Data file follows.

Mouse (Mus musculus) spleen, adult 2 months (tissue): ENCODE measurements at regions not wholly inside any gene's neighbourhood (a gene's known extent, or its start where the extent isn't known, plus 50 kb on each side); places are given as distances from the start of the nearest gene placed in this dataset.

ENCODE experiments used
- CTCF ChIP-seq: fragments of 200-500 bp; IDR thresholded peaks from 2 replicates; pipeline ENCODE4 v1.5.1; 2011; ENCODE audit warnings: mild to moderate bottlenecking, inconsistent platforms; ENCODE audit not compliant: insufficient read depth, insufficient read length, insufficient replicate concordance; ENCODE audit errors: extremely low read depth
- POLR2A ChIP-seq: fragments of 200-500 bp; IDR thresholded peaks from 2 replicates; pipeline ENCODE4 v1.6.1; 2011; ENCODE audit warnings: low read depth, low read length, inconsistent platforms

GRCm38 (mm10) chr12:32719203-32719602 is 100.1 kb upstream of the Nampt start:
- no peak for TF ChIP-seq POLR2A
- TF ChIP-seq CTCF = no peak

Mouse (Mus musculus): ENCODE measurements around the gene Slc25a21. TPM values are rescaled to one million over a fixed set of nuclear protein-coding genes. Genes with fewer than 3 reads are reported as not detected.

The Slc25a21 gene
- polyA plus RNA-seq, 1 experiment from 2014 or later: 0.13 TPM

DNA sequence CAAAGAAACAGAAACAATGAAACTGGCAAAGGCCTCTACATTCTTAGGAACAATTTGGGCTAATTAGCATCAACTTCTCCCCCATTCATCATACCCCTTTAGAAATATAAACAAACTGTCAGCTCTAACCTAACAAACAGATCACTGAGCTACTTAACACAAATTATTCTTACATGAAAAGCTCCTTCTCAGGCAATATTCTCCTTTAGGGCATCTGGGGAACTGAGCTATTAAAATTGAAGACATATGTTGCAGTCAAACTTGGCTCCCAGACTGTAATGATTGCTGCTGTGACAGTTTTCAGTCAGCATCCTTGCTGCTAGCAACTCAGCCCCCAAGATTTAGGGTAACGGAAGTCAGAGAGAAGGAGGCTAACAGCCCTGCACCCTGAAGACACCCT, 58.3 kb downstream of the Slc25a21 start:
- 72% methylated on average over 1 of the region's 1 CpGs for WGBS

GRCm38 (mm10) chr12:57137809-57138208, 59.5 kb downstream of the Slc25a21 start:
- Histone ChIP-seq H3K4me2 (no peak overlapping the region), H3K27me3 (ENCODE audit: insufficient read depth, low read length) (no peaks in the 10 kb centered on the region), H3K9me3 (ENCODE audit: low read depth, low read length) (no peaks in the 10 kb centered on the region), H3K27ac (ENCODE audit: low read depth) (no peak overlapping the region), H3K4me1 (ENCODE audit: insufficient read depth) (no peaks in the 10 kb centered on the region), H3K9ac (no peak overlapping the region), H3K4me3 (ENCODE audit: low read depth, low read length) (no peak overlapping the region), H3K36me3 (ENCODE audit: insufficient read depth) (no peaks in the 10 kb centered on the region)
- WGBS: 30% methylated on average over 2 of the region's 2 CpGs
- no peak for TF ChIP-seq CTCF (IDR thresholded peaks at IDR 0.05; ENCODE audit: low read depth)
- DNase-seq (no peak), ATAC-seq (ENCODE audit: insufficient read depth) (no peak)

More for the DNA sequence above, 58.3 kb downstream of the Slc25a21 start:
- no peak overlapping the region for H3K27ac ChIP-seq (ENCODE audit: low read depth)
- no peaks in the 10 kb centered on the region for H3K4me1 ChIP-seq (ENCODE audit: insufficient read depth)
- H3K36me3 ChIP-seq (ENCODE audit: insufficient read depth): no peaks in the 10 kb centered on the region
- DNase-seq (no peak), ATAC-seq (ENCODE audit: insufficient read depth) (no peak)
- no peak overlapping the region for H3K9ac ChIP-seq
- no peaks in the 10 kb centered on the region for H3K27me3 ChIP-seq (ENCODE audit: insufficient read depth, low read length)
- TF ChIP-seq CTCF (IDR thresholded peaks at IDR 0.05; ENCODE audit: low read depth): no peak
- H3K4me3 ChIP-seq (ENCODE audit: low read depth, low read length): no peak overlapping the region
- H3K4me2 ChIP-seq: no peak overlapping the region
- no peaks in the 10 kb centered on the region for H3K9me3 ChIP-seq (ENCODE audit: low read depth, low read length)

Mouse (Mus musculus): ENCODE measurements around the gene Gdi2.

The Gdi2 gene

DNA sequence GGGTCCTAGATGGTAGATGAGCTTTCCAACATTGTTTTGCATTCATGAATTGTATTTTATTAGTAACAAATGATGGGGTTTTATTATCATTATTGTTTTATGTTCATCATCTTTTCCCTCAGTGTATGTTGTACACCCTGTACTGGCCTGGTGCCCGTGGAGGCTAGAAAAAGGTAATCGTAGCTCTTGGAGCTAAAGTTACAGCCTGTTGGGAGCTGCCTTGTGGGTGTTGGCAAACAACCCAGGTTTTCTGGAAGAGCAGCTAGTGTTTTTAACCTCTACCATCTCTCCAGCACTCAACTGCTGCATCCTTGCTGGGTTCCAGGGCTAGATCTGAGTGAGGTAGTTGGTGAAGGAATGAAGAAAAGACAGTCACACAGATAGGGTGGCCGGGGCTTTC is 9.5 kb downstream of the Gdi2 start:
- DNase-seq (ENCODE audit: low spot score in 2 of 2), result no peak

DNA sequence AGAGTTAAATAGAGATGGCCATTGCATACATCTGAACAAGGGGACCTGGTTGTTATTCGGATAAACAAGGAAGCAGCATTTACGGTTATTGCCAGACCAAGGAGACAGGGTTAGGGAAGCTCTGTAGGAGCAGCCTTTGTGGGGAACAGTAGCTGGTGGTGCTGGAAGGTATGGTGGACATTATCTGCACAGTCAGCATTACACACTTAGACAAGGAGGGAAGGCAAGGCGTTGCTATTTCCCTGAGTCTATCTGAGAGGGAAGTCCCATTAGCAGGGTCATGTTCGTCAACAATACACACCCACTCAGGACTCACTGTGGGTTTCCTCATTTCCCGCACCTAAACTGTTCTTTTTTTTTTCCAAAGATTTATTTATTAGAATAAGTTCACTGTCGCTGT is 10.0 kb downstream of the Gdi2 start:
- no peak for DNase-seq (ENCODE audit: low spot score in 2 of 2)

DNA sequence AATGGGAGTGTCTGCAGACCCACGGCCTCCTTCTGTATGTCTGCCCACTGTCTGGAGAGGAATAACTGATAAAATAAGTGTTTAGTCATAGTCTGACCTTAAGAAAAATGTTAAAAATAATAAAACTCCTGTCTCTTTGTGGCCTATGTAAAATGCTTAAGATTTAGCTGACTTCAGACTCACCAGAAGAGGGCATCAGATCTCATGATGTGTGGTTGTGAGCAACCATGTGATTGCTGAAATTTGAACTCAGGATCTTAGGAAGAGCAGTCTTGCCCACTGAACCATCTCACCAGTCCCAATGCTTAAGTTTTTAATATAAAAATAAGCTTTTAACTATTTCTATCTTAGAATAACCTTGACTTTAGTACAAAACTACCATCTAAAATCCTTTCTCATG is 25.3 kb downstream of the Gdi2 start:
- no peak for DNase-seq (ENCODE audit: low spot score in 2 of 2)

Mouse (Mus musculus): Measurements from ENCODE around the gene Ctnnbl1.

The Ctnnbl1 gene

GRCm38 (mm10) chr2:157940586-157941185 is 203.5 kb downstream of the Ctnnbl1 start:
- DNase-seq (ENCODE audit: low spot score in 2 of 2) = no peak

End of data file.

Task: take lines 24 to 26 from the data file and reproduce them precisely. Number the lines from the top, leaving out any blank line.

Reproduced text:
- no peaks in the 10 kb centered on the region for H3K27me3 ChIP-seq (ENCODE audit: insufficient read depth, low read length)
- TF ChIP-seq CTCF (IDR thresholded peaks at IDR 0.05; ENCODE audit: low read depth): no peak
- H3K4me3 ChIP-seq (ENCODE audit: low read depth, low read length): no peak overlapping the region